As a consumer, you can only be satisfied that there are strict legal requirements for the materials in which our food is packaged. The regulation can be difficult for you as a manufacturer to work around and can limit your packaging design ideas. That is why it could be a good idea to involve us early in the process and prevent waste of time and money on ideas that doesn’t fulfill quality or legal requirements.
Multiple standards set global guidelines for suppliers of packaging materials. The British BRC, which has one of the strictest standards, is the most common used in our nation. You can learn more about the British Retail Chains’ association, which is the driving force behind the standard, here.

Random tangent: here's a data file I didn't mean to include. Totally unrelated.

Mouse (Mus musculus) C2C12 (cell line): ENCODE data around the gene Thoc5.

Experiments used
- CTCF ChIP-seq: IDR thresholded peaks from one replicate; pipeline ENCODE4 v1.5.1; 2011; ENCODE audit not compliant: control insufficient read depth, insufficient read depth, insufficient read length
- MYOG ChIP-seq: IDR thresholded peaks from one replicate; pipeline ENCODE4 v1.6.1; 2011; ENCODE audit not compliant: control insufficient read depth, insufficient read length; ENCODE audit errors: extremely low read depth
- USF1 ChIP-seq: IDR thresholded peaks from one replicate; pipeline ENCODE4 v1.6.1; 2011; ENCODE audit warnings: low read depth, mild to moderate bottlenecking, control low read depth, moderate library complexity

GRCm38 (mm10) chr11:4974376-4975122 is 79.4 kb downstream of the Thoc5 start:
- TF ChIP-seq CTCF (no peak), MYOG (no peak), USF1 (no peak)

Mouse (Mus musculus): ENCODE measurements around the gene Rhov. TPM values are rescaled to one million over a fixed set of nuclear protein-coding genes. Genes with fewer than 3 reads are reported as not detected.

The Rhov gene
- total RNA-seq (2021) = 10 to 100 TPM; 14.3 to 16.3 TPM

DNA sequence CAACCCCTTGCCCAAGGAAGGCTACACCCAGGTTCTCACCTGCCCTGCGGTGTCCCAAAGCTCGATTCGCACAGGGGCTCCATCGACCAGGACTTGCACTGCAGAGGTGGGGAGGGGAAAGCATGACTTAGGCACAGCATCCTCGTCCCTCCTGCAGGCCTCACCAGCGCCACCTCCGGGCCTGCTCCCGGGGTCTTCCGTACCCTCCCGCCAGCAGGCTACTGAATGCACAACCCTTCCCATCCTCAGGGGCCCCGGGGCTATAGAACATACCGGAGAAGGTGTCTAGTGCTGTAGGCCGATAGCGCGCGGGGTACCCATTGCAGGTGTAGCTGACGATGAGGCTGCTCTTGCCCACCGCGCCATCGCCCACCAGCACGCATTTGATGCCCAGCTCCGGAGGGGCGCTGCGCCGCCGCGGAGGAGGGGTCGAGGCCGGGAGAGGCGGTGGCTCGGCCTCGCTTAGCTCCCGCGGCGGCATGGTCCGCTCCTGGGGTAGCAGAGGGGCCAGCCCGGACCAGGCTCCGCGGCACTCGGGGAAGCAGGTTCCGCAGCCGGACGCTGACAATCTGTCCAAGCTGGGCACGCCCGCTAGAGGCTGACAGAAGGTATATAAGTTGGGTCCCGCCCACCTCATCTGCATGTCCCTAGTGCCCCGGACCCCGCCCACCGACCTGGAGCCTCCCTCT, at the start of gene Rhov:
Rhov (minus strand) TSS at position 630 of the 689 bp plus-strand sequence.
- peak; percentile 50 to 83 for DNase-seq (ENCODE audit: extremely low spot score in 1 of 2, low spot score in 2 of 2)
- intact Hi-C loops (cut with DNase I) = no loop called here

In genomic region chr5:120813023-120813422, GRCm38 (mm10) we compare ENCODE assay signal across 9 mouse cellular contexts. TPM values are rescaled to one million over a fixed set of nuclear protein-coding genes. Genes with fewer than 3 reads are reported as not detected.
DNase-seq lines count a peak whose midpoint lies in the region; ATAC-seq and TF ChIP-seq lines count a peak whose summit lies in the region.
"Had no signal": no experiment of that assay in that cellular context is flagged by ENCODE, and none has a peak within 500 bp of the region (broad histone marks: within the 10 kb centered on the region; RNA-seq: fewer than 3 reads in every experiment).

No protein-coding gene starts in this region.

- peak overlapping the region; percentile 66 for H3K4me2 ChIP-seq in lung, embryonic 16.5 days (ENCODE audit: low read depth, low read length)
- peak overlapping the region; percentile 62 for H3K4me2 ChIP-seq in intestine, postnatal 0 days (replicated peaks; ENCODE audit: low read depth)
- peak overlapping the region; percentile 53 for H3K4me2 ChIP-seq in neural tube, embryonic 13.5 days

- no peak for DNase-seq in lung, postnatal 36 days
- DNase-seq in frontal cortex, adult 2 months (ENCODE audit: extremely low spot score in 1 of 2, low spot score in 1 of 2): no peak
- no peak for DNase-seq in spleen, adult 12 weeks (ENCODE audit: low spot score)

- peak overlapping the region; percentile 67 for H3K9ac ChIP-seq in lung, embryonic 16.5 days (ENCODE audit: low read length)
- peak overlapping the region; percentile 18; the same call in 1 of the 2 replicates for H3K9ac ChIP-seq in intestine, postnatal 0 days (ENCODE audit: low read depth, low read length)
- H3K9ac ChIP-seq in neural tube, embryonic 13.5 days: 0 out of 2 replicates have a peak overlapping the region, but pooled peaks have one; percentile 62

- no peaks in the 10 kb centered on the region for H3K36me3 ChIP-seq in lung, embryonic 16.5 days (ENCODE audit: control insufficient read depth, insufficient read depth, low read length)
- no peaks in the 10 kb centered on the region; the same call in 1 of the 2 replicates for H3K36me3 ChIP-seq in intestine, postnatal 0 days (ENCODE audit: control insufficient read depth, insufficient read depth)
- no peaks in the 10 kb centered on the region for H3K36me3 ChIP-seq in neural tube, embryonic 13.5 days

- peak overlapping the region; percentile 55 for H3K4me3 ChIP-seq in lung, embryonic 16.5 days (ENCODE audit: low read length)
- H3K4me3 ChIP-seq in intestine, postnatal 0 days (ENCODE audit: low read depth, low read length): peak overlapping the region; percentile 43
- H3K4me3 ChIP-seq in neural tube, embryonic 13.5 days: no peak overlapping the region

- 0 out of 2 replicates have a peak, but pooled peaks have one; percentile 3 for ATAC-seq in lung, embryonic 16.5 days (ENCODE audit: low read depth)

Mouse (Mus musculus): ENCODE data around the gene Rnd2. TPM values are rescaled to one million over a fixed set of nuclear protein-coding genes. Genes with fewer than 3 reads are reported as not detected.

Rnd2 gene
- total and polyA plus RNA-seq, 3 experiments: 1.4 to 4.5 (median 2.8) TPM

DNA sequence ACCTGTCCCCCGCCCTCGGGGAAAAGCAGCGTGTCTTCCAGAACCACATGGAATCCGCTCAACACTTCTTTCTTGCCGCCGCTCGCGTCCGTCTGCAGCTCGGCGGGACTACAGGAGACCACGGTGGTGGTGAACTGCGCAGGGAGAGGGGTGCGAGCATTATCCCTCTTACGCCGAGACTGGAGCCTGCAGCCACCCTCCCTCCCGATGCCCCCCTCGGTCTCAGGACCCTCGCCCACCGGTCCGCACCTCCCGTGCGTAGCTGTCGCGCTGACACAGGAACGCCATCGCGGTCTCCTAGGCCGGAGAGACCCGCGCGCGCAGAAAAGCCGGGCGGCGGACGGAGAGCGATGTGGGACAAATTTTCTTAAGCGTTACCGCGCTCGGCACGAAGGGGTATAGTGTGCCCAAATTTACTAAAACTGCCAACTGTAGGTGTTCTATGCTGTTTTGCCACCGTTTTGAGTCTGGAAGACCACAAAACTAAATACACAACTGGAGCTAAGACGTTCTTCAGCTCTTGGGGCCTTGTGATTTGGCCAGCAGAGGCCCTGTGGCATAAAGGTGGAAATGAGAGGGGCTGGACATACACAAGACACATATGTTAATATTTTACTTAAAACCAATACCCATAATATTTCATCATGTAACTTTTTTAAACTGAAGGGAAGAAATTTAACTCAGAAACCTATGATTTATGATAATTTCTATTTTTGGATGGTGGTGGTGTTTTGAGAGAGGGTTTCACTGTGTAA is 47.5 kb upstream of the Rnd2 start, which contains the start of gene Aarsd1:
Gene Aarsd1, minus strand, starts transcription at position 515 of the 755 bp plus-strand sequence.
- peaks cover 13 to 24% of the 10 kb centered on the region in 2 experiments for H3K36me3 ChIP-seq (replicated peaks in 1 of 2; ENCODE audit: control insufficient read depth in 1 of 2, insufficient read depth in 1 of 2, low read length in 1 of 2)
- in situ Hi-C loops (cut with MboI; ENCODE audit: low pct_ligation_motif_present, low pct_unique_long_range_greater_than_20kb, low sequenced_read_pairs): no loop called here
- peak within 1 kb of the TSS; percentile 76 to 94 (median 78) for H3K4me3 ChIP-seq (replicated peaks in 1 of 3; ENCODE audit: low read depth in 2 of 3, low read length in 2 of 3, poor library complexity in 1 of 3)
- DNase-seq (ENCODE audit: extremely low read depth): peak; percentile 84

Food packaging must protect the product, preserve flavour and taste, ensure shelf life and appeal to consumers at the same time. It also has to be functional: a stylish design may look great, but if the packaging is impractical, customers will only buy the item once. You also need to take packing and production line into consideration. Perhaps a clever dispenser for the mint pastilles or a special developed lid can improve your product.
Paper, cardboard, plastic or tin, can be used as packaging for food, and at the same time care for the environment without sacrificing quality. If you are looking into packaging for a series of products, it can be elegant with generic boxes and distinguish them by sleeves. This is also a clear signal to consumers that the focus is on sustainability.
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